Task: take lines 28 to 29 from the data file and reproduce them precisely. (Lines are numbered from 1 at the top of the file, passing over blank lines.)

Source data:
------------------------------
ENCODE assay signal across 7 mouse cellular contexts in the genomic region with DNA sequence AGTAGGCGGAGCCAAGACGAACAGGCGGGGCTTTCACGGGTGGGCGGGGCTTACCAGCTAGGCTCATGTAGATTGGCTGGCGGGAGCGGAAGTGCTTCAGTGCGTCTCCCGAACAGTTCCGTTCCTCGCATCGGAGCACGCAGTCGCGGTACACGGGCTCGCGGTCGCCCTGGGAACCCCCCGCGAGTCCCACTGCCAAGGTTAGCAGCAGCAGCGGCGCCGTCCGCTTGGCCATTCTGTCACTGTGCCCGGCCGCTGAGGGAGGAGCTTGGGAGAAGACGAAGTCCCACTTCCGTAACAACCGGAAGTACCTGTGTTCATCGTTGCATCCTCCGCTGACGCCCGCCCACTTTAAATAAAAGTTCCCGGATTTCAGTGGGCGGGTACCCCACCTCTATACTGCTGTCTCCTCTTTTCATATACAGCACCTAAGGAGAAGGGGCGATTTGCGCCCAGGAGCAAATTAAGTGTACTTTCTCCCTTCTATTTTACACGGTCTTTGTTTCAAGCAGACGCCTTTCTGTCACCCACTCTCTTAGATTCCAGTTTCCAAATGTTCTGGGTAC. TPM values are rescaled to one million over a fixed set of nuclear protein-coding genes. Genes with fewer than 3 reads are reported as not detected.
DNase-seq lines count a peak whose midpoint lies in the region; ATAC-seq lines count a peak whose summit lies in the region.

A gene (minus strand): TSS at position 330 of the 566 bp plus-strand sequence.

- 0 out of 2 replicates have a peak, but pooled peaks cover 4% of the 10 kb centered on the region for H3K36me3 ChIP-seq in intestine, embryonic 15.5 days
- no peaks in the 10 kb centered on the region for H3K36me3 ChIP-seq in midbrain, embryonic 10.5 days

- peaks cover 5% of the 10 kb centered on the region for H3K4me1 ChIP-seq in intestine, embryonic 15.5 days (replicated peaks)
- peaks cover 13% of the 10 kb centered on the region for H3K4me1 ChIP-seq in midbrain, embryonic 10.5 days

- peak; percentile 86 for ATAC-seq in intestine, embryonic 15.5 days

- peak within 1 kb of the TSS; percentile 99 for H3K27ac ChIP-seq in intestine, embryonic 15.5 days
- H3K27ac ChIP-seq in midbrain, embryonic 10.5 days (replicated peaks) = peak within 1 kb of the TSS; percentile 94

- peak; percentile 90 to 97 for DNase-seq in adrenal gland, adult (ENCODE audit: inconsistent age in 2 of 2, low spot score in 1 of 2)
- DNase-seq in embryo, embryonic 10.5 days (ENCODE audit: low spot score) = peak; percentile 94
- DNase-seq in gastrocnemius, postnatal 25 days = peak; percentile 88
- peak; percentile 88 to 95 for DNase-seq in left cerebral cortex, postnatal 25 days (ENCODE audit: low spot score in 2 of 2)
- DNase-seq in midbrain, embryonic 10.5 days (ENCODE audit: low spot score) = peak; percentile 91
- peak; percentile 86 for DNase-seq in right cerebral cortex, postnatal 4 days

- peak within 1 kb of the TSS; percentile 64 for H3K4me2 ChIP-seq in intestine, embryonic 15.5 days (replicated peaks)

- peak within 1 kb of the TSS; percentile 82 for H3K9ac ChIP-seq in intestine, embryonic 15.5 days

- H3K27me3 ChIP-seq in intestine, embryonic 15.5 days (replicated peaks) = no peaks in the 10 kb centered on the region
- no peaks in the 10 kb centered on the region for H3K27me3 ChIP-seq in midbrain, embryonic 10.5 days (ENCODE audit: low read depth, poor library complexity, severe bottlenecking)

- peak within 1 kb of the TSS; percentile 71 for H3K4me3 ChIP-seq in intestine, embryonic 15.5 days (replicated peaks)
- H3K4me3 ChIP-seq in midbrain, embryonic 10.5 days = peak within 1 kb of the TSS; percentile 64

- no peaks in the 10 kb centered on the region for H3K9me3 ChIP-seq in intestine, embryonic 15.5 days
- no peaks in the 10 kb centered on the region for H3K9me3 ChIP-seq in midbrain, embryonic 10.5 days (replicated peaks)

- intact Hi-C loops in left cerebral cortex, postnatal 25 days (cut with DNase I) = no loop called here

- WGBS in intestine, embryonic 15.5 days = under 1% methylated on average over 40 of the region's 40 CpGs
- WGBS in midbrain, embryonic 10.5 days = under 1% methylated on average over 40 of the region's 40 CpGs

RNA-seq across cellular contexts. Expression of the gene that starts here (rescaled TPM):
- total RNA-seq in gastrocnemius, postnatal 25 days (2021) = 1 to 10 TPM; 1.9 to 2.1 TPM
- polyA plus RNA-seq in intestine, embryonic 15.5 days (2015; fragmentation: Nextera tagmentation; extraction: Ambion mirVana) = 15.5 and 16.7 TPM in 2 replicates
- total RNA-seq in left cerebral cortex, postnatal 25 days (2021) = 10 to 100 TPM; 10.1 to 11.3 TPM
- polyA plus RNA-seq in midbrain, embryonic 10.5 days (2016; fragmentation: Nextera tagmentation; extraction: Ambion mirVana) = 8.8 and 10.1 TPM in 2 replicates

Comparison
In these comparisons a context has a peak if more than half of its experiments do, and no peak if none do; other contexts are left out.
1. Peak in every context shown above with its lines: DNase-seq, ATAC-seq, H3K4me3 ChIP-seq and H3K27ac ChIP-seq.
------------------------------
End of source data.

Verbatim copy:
RNA-seq across cellular contexts. Expression of the gene that starts here (rescaled TPM):
- total RNA-seq in gastrocnemius, postnatal 25 days (2021) = 1 to 10 TPM; 1.9 to 2.1 TPM